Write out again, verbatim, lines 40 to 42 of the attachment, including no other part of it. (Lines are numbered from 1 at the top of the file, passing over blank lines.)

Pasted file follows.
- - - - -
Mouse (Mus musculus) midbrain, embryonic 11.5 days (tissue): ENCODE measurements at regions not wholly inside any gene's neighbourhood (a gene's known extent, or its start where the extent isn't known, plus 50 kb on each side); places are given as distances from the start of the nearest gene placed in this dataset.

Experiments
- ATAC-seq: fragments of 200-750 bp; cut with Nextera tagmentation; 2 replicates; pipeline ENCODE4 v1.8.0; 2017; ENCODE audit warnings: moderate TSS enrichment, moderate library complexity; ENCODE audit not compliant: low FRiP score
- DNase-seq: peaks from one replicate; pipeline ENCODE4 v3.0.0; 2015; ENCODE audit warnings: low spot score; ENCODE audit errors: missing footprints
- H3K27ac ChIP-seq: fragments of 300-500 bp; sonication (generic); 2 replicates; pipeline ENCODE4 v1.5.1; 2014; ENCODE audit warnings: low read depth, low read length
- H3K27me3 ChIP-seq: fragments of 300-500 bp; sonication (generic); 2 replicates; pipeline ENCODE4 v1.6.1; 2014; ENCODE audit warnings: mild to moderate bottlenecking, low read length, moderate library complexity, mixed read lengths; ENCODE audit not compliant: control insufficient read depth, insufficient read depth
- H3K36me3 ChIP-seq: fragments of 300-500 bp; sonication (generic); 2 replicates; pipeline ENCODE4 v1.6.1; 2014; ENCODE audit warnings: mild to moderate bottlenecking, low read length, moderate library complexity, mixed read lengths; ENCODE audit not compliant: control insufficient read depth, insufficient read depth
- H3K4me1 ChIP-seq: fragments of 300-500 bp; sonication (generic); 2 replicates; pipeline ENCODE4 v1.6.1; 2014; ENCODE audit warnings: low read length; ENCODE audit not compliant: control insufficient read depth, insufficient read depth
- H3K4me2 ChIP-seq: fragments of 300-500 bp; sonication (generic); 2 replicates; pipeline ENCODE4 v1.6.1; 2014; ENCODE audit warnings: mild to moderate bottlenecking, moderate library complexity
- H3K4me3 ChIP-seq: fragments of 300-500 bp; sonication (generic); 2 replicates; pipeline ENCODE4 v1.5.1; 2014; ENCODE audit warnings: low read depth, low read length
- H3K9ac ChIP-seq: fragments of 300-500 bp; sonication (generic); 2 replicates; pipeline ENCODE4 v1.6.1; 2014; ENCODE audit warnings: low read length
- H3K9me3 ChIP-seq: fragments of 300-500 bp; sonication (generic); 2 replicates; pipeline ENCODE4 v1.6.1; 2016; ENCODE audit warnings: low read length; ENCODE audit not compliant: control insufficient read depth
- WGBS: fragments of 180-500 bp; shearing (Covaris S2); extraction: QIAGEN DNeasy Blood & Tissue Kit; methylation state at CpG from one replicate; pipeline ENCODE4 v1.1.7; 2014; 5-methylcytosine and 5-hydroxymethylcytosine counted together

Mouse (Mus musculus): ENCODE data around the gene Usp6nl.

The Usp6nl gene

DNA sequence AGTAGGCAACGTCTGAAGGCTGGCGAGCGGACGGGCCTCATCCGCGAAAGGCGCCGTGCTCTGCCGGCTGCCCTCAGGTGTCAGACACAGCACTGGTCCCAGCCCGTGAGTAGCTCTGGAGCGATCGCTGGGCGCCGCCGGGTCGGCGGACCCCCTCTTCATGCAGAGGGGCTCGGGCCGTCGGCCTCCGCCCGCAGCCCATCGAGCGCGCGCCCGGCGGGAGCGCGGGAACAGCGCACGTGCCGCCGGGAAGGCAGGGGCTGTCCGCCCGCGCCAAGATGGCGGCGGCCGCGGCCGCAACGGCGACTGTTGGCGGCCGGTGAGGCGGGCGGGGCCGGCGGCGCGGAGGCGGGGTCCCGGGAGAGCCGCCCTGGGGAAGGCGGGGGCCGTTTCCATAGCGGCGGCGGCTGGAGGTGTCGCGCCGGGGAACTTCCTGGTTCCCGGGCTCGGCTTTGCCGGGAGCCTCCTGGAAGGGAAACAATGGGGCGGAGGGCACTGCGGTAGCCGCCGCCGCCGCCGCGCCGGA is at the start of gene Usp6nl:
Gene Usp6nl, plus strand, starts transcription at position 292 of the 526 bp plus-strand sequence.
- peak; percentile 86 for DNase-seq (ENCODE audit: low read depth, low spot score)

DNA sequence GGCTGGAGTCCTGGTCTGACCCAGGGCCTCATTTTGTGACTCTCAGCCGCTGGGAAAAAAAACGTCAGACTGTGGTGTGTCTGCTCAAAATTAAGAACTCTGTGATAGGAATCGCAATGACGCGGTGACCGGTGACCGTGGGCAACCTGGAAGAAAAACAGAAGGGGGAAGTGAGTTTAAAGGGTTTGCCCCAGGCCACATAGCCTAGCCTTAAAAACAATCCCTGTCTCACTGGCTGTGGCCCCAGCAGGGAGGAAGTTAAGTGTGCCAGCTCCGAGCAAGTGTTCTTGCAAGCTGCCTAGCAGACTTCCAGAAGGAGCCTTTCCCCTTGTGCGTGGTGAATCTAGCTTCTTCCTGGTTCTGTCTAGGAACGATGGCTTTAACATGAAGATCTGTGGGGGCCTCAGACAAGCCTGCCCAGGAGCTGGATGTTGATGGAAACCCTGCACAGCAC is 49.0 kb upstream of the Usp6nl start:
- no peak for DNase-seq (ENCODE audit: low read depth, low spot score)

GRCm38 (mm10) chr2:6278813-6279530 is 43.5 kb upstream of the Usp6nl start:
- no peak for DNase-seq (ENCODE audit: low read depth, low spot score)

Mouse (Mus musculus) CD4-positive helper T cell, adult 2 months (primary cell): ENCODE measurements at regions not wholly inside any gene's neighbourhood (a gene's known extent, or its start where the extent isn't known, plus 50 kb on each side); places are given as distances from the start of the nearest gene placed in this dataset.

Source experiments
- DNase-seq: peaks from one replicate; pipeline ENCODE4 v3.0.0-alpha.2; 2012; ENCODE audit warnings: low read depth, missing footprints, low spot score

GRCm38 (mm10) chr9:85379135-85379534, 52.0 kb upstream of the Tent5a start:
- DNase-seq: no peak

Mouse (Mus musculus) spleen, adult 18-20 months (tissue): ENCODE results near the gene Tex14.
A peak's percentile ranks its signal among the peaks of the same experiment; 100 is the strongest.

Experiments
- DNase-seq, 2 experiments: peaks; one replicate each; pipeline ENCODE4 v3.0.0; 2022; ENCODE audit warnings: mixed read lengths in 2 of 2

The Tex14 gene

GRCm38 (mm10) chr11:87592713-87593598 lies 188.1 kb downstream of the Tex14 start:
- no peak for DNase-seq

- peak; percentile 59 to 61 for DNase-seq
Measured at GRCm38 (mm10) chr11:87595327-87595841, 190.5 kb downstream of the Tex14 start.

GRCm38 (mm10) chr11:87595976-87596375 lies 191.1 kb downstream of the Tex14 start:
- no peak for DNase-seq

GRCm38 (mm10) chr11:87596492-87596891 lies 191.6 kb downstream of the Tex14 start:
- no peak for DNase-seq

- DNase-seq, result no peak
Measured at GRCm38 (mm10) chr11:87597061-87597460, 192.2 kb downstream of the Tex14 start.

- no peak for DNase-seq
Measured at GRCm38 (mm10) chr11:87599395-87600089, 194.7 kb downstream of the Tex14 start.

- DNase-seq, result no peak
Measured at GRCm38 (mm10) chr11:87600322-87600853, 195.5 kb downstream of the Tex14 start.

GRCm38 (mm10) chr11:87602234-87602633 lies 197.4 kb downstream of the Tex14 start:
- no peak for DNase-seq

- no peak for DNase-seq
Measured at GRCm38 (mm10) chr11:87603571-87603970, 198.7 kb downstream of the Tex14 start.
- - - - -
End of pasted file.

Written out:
- no peak for DNase-seq

- DNase-seq, result no peak
Measured at GRCm38 (mm10) chr11:87597061-87597460, 192.2 kb downstream of the Tex14 start.